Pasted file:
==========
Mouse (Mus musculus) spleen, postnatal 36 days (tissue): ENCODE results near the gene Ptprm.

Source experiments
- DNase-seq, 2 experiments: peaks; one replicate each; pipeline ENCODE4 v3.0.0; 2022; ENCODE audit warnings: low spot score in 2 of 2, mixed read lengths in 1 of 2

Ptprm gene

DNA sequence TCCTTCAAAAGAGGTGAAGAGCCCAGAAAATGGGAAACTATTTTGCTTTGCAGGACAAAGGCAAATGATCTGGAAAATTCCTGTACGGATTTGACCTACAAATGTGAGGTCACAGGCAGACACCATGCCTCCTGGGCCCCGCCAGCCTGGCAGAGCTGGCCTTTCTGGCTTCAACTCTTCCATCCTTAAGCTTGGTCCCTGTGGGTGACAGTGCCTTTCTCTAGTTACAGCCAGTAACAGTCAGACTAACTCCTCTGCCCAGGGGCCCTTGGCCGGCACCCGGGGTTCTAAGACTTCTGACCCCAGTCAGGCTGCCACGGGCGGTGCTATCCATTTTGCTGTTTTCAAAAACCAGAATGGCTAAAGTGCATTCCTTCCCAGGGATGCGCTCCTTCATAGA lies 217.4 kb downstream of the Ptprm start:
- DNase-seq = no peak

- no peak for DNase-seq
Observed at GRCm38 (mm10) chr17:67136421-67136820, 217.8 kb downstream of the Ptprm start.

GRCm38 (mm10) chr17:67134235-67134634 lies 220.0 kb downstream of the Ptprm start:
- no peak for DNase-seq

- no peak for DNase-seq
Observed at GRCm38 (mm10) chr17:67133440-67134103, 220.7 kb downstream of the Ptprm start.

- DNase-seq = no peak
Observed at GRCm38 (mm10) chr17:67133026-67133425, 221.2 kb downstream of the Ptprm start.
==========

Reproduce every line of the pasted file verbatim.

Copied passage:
Mouse (Mus musculus) spleen, postnatal 36 days (tissue): ENCODE results near the gene Ptprm.

Source experiments
- DNase-seq, 2 experiments: peaks; one replicate each; pipeline ENCODE4 v3.0.0; 2022; ENCODE audit warnings: low spot score in 2 of 2, mixed read lengths in 1 of 2

Ptprm gene

DNA sequence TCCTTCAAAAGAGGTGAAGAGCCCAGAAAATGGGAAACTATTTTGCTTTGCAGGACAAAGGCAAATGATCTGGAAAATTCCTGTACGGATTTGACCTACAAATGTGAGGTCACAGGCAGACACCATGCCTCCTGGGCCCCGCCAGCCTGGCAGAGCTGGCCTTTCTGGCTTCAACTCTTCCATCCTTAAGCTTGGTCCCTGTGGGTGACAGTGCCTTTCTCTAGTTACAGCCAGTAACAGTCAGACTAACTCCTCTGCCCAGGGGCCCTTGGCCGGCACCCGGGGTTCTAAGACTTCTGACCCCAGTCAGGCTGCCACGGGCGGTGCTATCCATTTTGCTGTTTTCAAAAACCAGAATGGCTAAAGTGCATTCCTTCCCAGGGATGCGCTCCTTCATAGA lies 217.4 kb downstream of the Ptprm start:
- DNase-seq = no peak

- no peak for DNase-seq
Observed at GRCm38 (mm10) chr17:67136421-67136820, 217.8 kb downstream of the Ptprm start.

GRCm38 (mm10) chr17:67134235-67134634 lies 220.0 kb downstream of the Ptprm start:
- no peak for DNase-seq

- no peak for DNase-seq
Observed at GRCm38 (mm10) chr17:67133440-67134103, 220.7 kb downstream of the Ptprm start.

- DNase-seq = no peak
Observed at GRCm38 (mm10) chr17:67133026-67133425, 221.2 kb downstream of the Ptprm start.